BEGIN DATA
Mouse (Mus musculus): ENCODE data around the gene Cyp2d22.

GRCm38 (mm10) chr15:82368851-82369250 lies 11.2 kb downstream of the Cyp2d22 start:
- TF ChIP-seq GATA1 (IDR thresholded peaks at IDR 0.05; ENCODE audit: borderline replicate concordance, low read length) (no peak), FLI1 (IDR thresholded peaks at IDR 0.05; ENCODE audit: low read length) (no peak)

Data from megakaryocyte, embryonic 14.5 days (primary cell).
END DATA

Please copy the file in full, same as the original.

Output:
Mouse (Mus musculus): ENCODE data around the gene Cyp2d22.

GRCm38 (mm10) chr15:82368851-82369250 lies 11.2 kb downstream of the Cyp2d22 start:
- TF ChIP-seq GATA1 (IDR thresholded peaks at IDR 0.05; ENCODE audit: borderline replicate concordance, low read length) (no peak), FLI1 (IDR thresholded peaks at IDR 0.05; ENCODE audit: low read length) (no peak)

Data from megakaryocyte, embryonic 14.5 days (primary cell).